McDermed et al v. Ford Motor Company

Filing 180

MEMORANDUM AND ORDER denying Plaintiffs' 175 Motion for Reconsideration, and 175 Motion for New Trial. Signed by District Judge Carlos Murguia on 04/26/2017. (mg)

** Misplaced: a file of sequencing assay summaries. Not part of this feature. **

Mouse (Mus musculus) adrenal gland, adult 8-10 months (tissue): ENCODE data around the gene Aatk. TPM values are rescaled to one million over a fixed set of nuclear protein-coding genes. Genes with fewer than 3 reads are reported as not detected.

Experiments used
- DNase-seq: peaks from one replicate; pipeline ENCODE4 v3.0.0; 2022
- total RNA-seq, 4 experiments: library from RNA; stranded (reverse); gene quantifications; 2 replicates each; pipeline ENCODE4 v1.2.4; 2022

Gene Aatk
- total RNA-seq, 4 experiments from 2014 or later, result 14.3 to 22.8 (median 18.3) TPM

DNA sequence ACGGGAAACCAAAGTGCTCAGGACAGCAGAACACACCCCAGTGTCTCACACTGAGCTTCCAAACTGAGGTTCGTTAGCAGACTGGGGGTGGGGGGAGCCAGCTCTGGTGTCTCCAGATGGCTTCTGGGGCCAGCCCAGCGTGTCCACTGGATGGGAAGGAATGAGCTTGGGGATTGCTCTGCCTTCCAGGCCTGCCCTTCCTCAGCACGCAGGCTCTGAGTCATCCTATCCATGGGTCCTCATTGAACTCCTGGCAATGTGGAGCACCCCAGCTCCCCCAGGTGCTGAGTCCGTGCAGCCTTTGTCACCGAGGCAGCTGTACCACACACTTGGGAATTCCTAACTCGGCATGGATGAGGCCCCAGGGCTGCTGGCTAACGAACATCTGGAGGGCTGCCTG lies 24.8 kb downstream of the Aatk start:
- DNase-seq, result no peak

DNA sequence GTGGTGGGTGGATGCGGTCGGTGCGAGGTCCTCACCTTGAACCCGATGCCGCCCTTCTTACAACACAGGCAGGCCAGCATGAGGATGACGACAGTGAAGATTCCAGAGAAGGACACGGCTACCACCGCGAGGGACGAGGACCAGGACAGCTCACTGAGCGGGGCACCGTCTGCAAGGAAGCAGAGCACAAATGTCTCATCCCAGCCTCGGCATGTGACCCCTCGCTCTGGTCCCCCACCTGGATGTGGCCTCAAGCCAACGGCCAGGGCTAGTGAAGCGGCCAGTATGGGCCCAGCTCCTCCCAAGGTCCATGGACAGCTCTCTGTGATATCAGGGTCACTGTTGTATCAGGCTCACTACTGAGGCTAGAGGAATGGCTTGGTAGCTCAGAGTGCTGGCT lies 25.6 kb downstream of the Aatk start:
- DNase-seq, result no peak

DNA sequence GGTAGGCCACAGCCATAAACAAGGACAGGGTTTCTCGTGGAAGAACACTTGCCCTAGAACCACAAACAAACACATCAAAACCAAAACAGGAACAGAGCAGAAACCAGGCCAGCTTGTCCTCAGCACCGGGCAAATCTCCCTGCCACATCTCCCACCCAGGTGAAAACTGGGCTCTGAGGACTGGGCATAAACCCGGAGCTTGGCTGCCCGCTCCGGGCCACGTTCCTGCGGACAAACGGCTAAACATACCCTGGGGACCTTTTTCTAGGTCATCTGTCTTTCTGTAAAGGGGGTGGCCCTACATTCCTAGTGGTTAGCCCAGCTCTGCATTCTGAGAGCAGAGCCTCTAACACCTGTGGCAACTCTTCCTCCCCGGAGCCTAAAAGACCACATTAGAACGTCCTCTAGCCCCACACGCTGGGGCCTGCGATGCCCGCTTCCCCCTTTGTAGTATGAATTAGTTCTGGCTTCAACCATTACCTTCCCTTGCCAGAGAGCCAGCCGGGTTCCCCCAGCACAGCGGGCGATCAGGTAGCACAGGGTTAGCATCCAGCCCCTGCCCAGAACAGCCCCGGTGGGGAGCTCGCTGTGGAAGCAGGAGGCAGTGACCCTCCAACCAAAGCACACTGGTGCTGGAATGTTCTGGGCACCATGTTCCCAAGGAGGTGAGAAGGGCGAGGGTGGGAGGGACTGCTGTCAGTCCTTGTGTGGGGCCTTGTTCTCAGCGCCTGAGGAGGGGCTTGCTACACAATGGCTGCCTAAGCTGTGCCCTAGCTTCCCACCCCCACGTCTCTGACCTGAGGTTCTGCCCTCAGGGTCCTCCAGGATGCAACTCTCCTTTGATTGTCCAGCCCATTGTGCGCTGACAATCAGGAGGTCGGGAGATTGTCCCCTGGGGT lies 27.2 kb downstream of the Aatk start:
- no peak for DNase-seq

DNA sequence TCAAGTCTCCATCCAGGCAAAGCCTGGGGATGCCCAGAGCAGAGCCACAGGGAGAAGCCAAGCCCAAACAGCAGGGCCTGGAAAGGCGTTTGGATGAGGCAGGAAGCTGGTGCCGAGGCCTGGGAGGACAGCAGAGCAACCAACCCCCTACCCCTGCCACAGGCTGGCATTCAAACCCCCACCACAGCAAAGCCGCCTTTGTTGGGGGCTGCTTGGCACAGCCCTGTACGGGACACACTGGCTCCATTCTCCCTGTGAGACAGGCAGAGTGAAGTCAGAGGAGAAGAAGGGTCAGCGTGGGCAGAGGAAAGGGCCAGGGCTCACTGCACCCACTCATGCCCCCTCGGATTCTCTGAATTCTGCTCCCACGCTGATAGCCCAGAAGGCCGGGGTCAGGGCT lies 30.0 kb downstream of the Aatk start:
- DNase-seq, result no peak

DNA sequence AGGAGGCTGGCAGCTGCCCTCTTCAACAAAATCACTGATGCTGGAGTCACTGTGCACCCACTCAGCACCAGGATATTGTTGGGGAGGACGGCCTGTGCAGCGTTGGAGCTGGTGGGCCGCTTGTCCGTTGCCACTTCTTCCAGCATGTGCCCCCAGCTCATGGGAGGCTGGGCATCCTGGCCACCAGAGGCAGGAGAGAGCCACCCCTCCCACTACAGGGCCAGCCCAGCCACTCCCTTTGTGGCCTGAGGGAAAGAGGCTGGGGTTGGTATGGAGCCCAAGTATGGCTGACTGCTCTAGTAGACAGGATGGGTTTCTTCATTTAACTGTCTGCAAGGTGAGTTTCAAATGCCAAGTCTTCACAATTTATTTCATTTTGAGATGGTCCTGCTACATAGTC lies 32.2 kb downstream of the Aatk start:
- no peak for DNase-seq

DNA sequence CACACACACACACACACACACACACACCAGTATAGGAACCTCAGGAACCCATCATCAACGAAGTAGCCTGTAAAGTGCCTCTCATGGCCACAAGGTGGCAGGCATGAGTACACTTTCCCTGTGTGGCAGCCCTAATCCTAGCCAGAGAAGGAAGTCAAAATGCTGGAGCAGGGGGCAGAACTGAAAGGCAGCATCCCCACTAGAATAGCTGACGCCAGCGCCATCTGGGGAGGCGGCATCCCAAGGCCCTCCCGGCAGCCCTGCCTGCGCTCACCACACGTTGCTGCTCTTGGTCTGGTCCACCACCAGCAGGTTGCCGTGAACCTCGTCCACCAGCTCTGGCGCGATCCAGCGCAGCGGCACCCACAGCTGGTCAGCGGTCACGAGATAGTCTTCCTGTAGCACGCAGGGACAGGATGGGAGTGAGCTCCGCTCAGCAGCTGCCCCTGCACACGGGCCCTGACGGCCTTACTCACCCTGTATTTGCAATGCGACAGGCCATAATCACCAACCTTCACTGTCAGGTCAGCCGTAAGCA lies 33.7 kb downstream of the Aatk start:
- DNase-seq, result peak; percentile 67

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IN THE UNITED STATES DISTRICT COURT FOR THE DISTRICT OF KANSAS ESTATE OF BETTY LOU McDERMED, Deceased, by and through DIANE L. McDERMED, ADMINISTRATOR, as her representative, and PAUL C. McDERMED AND GEORGIA LEE IOCCO, Individually, Plaintiffs, v. FORD MOTOR COMPANY, a Delaware Corporation, Defendant. ) ) ) ) ) ) ) ) ) ) ) ) ) ) ) ) Case No. 14-2430-CM MEMORANDUM AND ORDER This case arose from a vehicle collision that occurred in 2012 in Topeka, Kansas between Emma Edwards, who was driving a 1999 Ford Contour, and Mykol Barksdale, who was driving a 1993 Toyota Camry. Decedent Betty McDermed was in the front passenger seat of Edward’s Ford Contour. Plaintiffs brought a product liability claim against Ford Motor Company, alleging strict liability based on an alleged design defect and failure to warn. As discussed in the background below, the court ultimately granted defendant’s motion for summary judgment. This matter is now before the court on plaintiffs’ motions to: (1) reconsider, alter, amend, or relieve plaintiffs from the court’s orders (Docs. 169; 170) and entry of judgment (Doc. 172) under D. Kan. Rule 7.3 and Federal Rules of Civil Procedure 59(e) and 60(b); and (2) grant a new trial under D. Kan. Rule 7.3 and Federal Rule of Civil Procedure 59(a)(1)(A) (collectively, the “motions for reconsideration”). (See Docs. 175; 175-1.) For the reasons stated below, the court denies plaintiffs’ motions for reconsideration. I. Background -1- The majority of the background relevant to plaintiffs’ motions for reconsideration was summarized in the court’s memorandum and order filed on August 3, 2016. (See Doc. 169.) Defendant filed its Motion to Exclude the Expert Testimony of Plaintiffs’ Expert Witness Mr. Shawn Parcells (Doc. 101) and Motion to Exclude the Expert Testimony of Plaintiffs’ Expert Witness Mr. David McLellan (Doc. 102) (collectively, “defendant’s motions to exclude plaintiffs’ experts” [or “defendant’s Daubert motions”]) on February 1, 2016. Under D. Kan. Rule 6.1(d)(1), plaintiffs’ responses to defendant’s motions to exclude plaintiffs’ experts were due on February 15, 2016. On February 18, 2016, three days after plaintiffs’ response deadline had passed, plaintiffs filed Plaintiffs’ Motion for Leave for Additional Time to Respond to Defendant Ford’s Motion to Exclude the Testimony of Plaintiffs’ Expert Witness Mr. Shawn Parcells (Doc. 111) and Plaintiffs’ Motion for Leave for Additional Time to Respond to Defendant Ford’s Motion to Exclude Testimony of Plaintiffs’ Expert Witness Mr. David McLellan (Doc. 112) (collectively, plaintiffs’ “motions for leave to file responses to defendant’s Daubert motions out of time”). Both motions for leave to file responses to defendant’s Daubert motions out of time explained that plaintiffs’ counsel filed the request after the response deadline passed because plaintiffs’ counsel miscalculated the response deadlines by mistakenly applying the version of Fed. R. Civ. P. 6(d) that was effective in 2005. (See Doc. 111 at 1; Doc. 112 at 1.) Both motions for leave to file responses to defendant’s Daubert motions out of time also requested extensions of the respective response deadlines up to March 14, 2016 because plaintiffs’ counsel needed more time to review recently provided discovery that plaintiffs’ counsel believed was pertinent to plaintiffs’ claims. (Doc. 111 at 2; Doc. 112 at 2.) In Plaintiffs’ Motion for Leave for Additional Time to Respond to Defendant Ford’s Motion to Exclude the Testimony of Plaintiffs’ Expert Witness Mr. Shawn Parcells, plaintiffs also stated that plaintiffs’ expert Mr. Parcells had been unable to review the discovery until that point because he was recovering from complications from surgery. (Doc. 111 at 2.) Defendant oppose[d] plaintiffs’ motions and ask[ed] the court to grant defendant’s underlying motions as unopposed because of plaintiffs’ failure to show excusable neglect in missing the deadline, particularly in light of plaintiffs’ repeated failure to request extensions until after the deadlines passed and other late filings in this case and others. Plaintiffs did not file replies to defendant’s responses. Plaintiffs ultimately filed their responses to defendant’s motions to exclude plaintiffs’ experts on March 14, 2016. (See Docs. [127,] 130 [].) Defendant substantively replied to the motions. (See Docs. 145, 147.) (Doc. 169, at 2–3.) On August 3, 2016, the court denied plaintiffs’ motions for leave to file responses to defendant’s Daubert motions out of time. (Id. at 9–10.) Under D. Kan. Rule 6.1(a), “[p]arties must file [a motion for an extension of time] before the specified time expires. Absent a showing of -2- excusable neglect, the court will not grant extensions requested after the specified time expires.” D. Kan. Rule 6.1(a). The court acknowledged its preference “to rule on the merits of motions before it.” (Doc. 169, at 9.) However, after weighing the four factors relevant to an excusable neglect analysis1— most importantly the reason for the delay—the court found that plaintiffs failed to show that their counsel’s neglect in filing their motions to file out of time was excusable. (Doc. 169, at 6–9.) As a result, the court denied plaintiffs’ motions for leave to file responses to defendant’s Daubert motions out of time. (Id. at 9–10.) The court then explained that under D. Kan. Rule 7.4(b), [a]bsent a showing of excusable neglect, a party or attorney who fails to file a responsive brief or memorandum within the time specified in D. Kan. Rule 6.1(d) waives the right to later file such brief or memorandum. If a responsive brief or memorandum is not filed within the D. Kan. Rule 6.1(d) time requirements, the court will consider and decide the motion as an uncontested motion. (Id. at 11 (quoting D. Kan. R. 7.4(b)).) Because plaintiffs failed to file responsive briefs or memorandums within the D. Kan. Rule 6.1(d) time requirements, the court considered defendant’s Daubert motions to exclude plaintiffs’ experts as unopposed and granted the motions. (Id.) On the same day, the court granted defendant’s motion for summary judgment. (Doc. 170, at 7.) The court held that “[i]n light of the court’s [exclusion of] plaintiffs’ experts, plaintiffs’ strict liability claims fail[ed] as a matter of law because plaintiff [could not] provide admissible evidence regarding the alleged defect or dangerous conditions and whether those alleged defects or dangerous conditions caused the decedent’s injuries or death.” (Id. at 5.) On August 31, 2016, plaintiffs filed their motions for reconsideration. 1 In determining whether neglect is excusable, courts consider “all relevant circumstances surrounding the party’s omission,” including these factors: “[1] the danger of prejudice to the [opposing party], [2] the length of the delay and its potential impact on judicial proceedings, [3] the reason for the delay, including whether it was within the reasonable control of the movant, and [4] whether the movant acted in good faith.” Pioneer Inv. Servs. Co. v. Brunswick Assocs. L.P., 507 U.S. 380, 395 (1993). -3- II. Legal Standards & Discussion D. Kan. Rule 7.3 and Federal Rules of Civil Procedure 59(e) and 60(b) govern plaintiffs’ motions for reconsideration. D. Kan. Rule 7.3 allows a party to file a motion asking a judge to reconsider his or her prior order or decision. “Parties seeking reconsideration of dispositive orders or judgments must file a motion pursuant to Fed. R. Civ. P. 59(e) or 60.” D. Kan. Rule 7.3(a). “Parties seeking reconsideration of non-dispositive orders must file a motion within 14 days after the order is filed unless the court extends the time.” D. Kan. Rule 7.3(b). Whether to grant a motion for reconsideration is within the court’s discretion. A. Federal Rule of Civil Procedure 59(e) and D. Kan. Rule 7.3(b) 1. Legal Standard Despite being governed by different rules, the grounds justifying an alteration or amendment of a judgment under Rule 59(e) and the reconsideration of a non-dispositive order under D. Kan. Rule 7.3(b) are essentially the same: (1) an intervening change in law; (2) new evidence that was previously unavailable; and (3) the need to correct clear error or prevent manifest injustice. See Servants of the Paraclete v. Does, 204 F.3d 1005, 1012 (10th Cir. 2000) (listing Rule 59(e) factors); D. Kan. Rule 7.3(b) (listing reconsideration factors); Demster v. City of Lenexa, 359 F. Supp. 2d 1182, 1184 (D. Kan. 2005) (observing that the Rule 59(e) factors and D. Kan. Rule 7.3(b) factors are essentially the same). “Thus, a motion for reconsideration is appropriate where the court has misapprehended the facts, a party’s position, or the controlling law. It is not appropriate to revisit issues already addressed or advance arguments that could have been raised in prior briefing.” Servants of the Paraclete, 204 F.3d at 1012. Plaintiffs argue reconsideration is necessary to correct clear error or prevent manifest injustice. (Doc. 175-1, at 1–2.) The Tenth Circuit defines “clear error” as “an arbitrary, capricious, whimsical, -4- or manifestly unreasonable judgment.” Wright ex rel. Trust Co. of Kan. v. Abbott Labs., Inc., 259 F.3d 1226, 1236 (10th Cir. 2001) (citation omitted). The Tenth Circuit has not precisely defined “manifest injustice” within the meaning of Rule 59(e), but courts in this district describe it as “direct, obvious, and observable error.” Hadley v. Hays Med. Ctr., No. 14-1055-KHV, 2017 WL 748129, at *2 (D. Kan. Feb. 27, 2017) (quoting Tri-State Truck Ins. v. First Nat’l Bank of Wamego, No. 09-4158-SAC, 2011 WL 4691933, at *3 (D. Kan. Oct. 6, 2011); see also Grynberg v. Ivanhoe Energy, Inc., No. 08cv-2528, 2010 WL 2802649, at *3 (D. Colo. July 15, 2010). A plaintiff seeking reconsideration to prevent manifest injustice can only prevail if he or she can demonstrate the injustice is “indisputable.” Tri-State Truck Ins., 2011 WL 4691933, at *3 (quoting Shirlington Limousine & Transp., Inc. v. United States, 78 Fed. Cl. 27, 31 (2007)). 2. Discussion Plaintiffs argue that the court committed clear error when it characterized defendant’s Daubert motions as non-dispositive and denied plaintiffs’ motions for leave to file responses to defendant’s Daubert motions out of time. (Doc. 175-1, at 1–2.) Specifically, plaintiffs argue that defendant’s Daubert motions were actually “dispositive motions,” and therefore, plaintiffs should have had 21 days to respond under D. Kan. Rule 6.1(d), not the 14 days allowed for responses to non-dispositive motions. (Id.) They also argue that the court’s order granting summary judgment was “interdependent and connected” with the orders excluding plaintiffs’ experts and the entry of summary judgment against plaintiffs should be vacated and set aside. (Doc. 175, at 2.) Plaintiffs impermissibly argue for the first time in their motions for reconsideration that defendant’s Daubert motions were actually dispositive motions. Initially, plaintiffs’ counsel acknowledged that he had missed the 14-day response deadline for non-dispositive motions. (See Doc. 111, at 1.) He explained that the motions for leave to file responses to defendant’s Daubert motions -5- out of time were untimely due his “misapplication of the timing rules . . . .” (Id.) Now, plaintiffs’ counsel argues that the motions for leave to file out of time were in fact timely under the 21-day time period for responses to dispositive motions. (Doc. 175-1, at 1–2.) A Rule 59(e) motion, however, “cannot be used to expand a judgment to encompass new issues which could have been raised prior to the issuance of the judgment.” Sprint Nextel Corp. v. Middle Man, Inc., 822 F.3d 524, 536 (10th Cir. 2016) (quoting Steele v. Young, 11 F.3d 1518, 1520 n.1 (10th Cir. 1993)). Even if plaintiffs had previously argued that defendant’s Daubert motions were dispositive, it would not have been clear error for the court to hold these motions were non-dispositive. Under D. Kan. R. 6.1(d), [u]nless the court orders otherwise, the following time periods apply to the filing of responses and replies. . . . (1) Non-dispositive motions. Responses to non-dispositive motions (motions other than motions to dismiss, motions for summary judgment, motions to remand, or motions for judgment on the pleadings) must be filed and served within 14 days. D. Kan. Rule 6.1(d). D. Kan. Rule 6.1(d)(1) clearly defines dispositive and non-dispositive motions, and based on the plain language of the rule, defendant’s Daubert motions were nondispositive motions. Therefore, even if plaintiffs had initially argued that defendant’s Daubert motions were dispositive, it would not have been clear error for the court to apply the 14-day non-dispositive time period. Similarly, plaintiffs’ motion for reconsideration to prevent manifest injustice would fail as plaintiffs have not demonstrated a “direct, obvious, and observable error” such that injustice is “indisputable.” See Hadley, 2017 WL 748129, at *2 (citations omitted). For these reasons, plaintiffs’ Rule 59(e) and D. Kan. Rule 7.3(b) motions for reconsideration of the court’s orders denying plaintiffs’ motions for leave to file responses to defendant’s Daubert motions out of time and granting defendant’s Daubert motions (Doc. 169) -6- are denied. Plaintiffs present no additional arguments specific to the court’s order granting summary judgment in favor of defendant (Doc. 170). Therefore, plaintiffs’ Rule 59(e) and D. Kan. Rule 7.3(b) motions for reconsideration of the court’s order granting defendant’s motion for summary judgment (Doc. 170) and the court’s entry of judgment in favor of defendant (Doc. 172) are also denied. B. Federal Rule of Civil Procedure 60(b) 1. Legal Standard Rule 60(b) outlines various grounds on which the court may relieve a party from a final judgment. See Fed. R. Civ. P. 60(b). “Rule 60(b) relief is extraordinary and may only be granted in exceptional circumstances.” Lebahn v. Owens, 813 F.3d 1300, 1306 (10th Cir. 2016) (citation omitted). Similar to Rule 59(e), “a Rule 60(b) motion is not an appropriate vehicle to advance new arguments . . . that were available but not raised at the time of the original argument” or revisit issues already addressed. Id. Here, plaintiffs seek relief under Rule 60(b)(3) for fraud on the court and Rule 60(b)(6) for any other reason that justifies relief. (See Docs. 175, at 3; 175-1, at 8–10.) Rule 60(b)(3) permits the court to relieve a party from final judgment due to “fraud . . . , misrepresentation, or misconduct by an opposing party.” Fed. R. Civ. P. 60(b)(3). Consistent with the plain language of the rule, claims of fraud between the parties are typically brought under Rule 60(b)(3), “while claims of fraud on the court are brought as an independent action which is recognized” under Rule 60(d)(3). Zurich N. Am. v. Matrix Serv., Inc., 426 F.3d 1281, 1291 (10th Cir. 2005). “However, courts have allowed parties to file a claim for fraud on the court under subsection (b)(3).” Id. “Fraud on the court . . . is fraud which is directed to the judicial machinery itself . . . .” Id. (quoting United States v. Buck, 281 F.3d 1336, 1342 (10th Cir. 2002)). Fraud on the court requires -7- “proof of intent to deceive or defraud the court, through a deliberate scheme . . . .” Id. at 1290 (quoting Buck, 281 F.3d at 1342.). Generally speaking, only the most egregious conduct, such as bribery of a judge or members of a jury, or the fabrication of evidence by a party in which an attorney is implicated will constitute a fraud on the court. Less egregious misconduct, such as nondisclosure to the court of facts allegedly pertinent to the matter before it, will not ordinarily rise to the level of fraud on the court. Id. at 1291 (quoting Weese v. Schukman, 98 F.3d 542, 552–53 (10th Cir. 1996)). Rule 60(b)(6) permits the court to relieve a party from final judgment for “any other reason that justifies relief.” Fed. R. Civ. P. 60(b)(6). “Rule 60(b)(6) relief is even more difficult to attain and is appropriate only when it offends justice to deny such relief.” Zurich N. Am., 426 F.3d at 1293 (quoting Yapp v. Excel Corp. 186 F.3d 1222, 1232 (10th Cir. 1999)). Motions for relief under clause (b)(6) are “restricted to reasons other than those enumerated in” the other five clauses of Rule 60(b). Id. “Parties moving for relief under Rule 60(b) cannot simply throw in subsection (6) without any new arguments and expect to obtain a new trial.” Id. 2. Discussion Plaintiffs’ motions for reconsideration under Rule 60(b) fail to identify sufficient grounds for relief. Plaintiffs seem to present two arguments for why Rule 60(b) relief should be granted. First, plaintiffs invoke Rule 60(b) in conjunction with their Rule 59(e) argument that reconsideration is necessary to correct clear error or prevent manifest injustice due to the alleged mischaracterization of defendant’s Daubert motions as non-dispositive by defendant and the court. (Doc. 175-1, at 2.) Plaintiffs do not specify if they seek relief under Rule 60(b)(3) or (6) on this basis. (Id.) Second, plaintiffs argue as an alternative ground for Rule 60(b)(3) relief that defendant committed fraud on the court by filing a motion to strike plaintiffs’ supplemental attachments to an expert witness report as untimely and a motion to strike plaintiffs’ supplemental Rule 26 disclosures as untimely and highly -8- prejudicial to defendant. (See Doc. 175-1, at 31.) Plaintiffs argue that these motions to strike constitute fraud on the court because the motions were “substantially frivolous and void of a clear showing of prejudice” and “were not made in good faith.” (Id.) This argument is insufficient. First, “[a]rguments that the court misapplied the law or misunderstood the movant's position are properly brought under Rule 59(e) but cannot be the basis for relief under Rule 60(b).” In re Ebel, No. 96-1190, 1997 WL 428574, at *6 (10th Cir. July 30, 1997). Therefore, plaintiffs’ argument that the court committed clear error when it characterized defendant’s Daubert motions as non-dispositive cannot form the basis of a Rule 60(b) motion. Second, allegedly filing frivolous motions to strike does not rise to the level of conduct that constitutes fraud on the court. Finally, plaintiffs do not present any new argument for why Rule 60(b)(6) relief should be granted, but rather generally invoke both Rule 60(b)(3) and (6) in their motions for reconsideration. (See Doc. 175, at 3.) Therefore, plaintiffs fail to present any basis for Rule 60(b)(6) relief, and plaintiffs’ Rule 60(b) motions for reconsideration of the court’s orders (Docs. 169; 170) and entry of judgment (Doc. 172) are denied. C. Plaintiffs’ Other Arguments In plaintiffs’ motions for reconsideration they also ask the court for relief on several additional bases. As discussed below, the alternative bases for relief are either not applicable or inadequate to support a motion for reconsideration. 1. Rule 59(a)(1)(A) Plaintiffs ask the court to grant a new trial pursuant to Fed. R. Civ. P. 59(a)(1)(A). (Doc. 175, at 1.) Rule 59(a)(1)(A) allows the court, on a party’s motion, to grant a new trial after a jury trial. Here, there was no jury trial, so Rule 59(a)(1)(A) is not applicable. 2. Inherent Equitable Power of the Court -9- Plaintiffs also ask that if the court determines that defendant’s Daubert motions were nondispositive and plaintiffs’ counsel failed to show excusable neglect when failing to file responses within the required 14-day time period, that the court exercise its “inherent equitable power” and reconsider its “sanction . . . of dismissing [plaintiffs’] case with prejudice.” (Doc. 175-1, at 26.) Specifically, plaintiffs ask the court to “conduct an Ehrenhaus-type hearing for the [c]ourt to reassess its sanction of dismissal . . . .” (Id. at 27.) The Ehrenhaus factors are a “non-exclusive list of sometimes-helpful criteria or guide posts the district court may wish to consider” when determining “whether to exercise its discretion to issue a dismissal sanction.” Lee v. Max Int’l, LLC, 638 F.3d 1318, 1323 (10th Cir. 2011) (quoting Ehrenhaus v. Reynolds, 965 F.2d 916, 921 (10th Cir. 1992)). The court notes that several of the Ehrenhaus factors were considered in the court’s excusable neglect analysis. (See Doc. 169, at 6– 9.) The Ehrenhaus factors include: (1) the degree of actual prejudice to the defendant; (2) the amount of interference with the judicial process; (3) the culpability of the litigant; (4) whether the court warned the party in advance that dismissal of the action would be a likely sanction for noncompliance; and (5) the efficacy of lesser sanctions. Ehrenhaus, 965 F.2d at 921 (citations omitted). But the court did not dismiss plaintiffs’ case as a sanction for plaintiffs’ counsel’s repeated failure to meet deadlines. Rather, the court granted defendant’s motion for summary judgment based on the application of the procedural rules governing civil procedure in federal court. Because the court did not dismiss plaintiffs’ case as a sanction, the Ehrenhaus factors are not applicable. Even if the court had dismissed plaintiffs’ case as a sanction, it would have been within the court’s discretion to do so. 3. Res Judicata/Claim Preclusion Finally, plaintiffs argue as an alternative ground for relief under Rule 59(e) that Magistrate Judge James’s orders (1) denying defendant’s motion to strike the untimely supplemental attachments to plaintiffs’ expert witness report (Doc. 73); (2) denying two of defendant’s motions to strike two of -10- plaintiffs’ responses as untimely (Doc. 134); and (3) granting in part and denying in part defendant’s motion to strike plaintiffs’ untimely supplemental Rule 26 disclosures (Doc. 143) should “be considered on all issues as res judicata on all matters pertaining to discovery disputes between the parties . . . .” (Doc. 175-1, at 37.) Res judicata, or claim preclusion, is not a ground for relief under Rule 59(e). Further, res judicata does not apply in this situation. Regardless of how Magistrate Judge James ruled on previous untimely filings by plaintiffs, the court conducts a new excusable neglect analysis each time a party fails to meet a deadline and asks the court to accept a late filing. The fact that the court previously allowed late filings has no impact on the court’s excusable neglect analysis other than to demonstrate plaintiffs’ counsel’s pattern of missing deadlines. IT IS THEREFORE ORDERED that plaintiffs’ motions (Doc. 175) to: (1) reconsider, alter, amend, or relieve plaintiffs from the court’s orders (Docs. 169; 170) and entry of judgment (Doc. 172) under D. Kan. Rule 7.3 and Federal Rules of Civil Procedure 59(e) and 60(b); and (2) grant a new trial under D. Kan. Rule 7.3 and Federal Rule of Civil Procedure 59(a)(1)(A) are denied. Dated this 26th day of April, 2017, at Kansas City, Kansas. s/ Carlos Murguia CARLOS MURGUIA United States District Judge -11-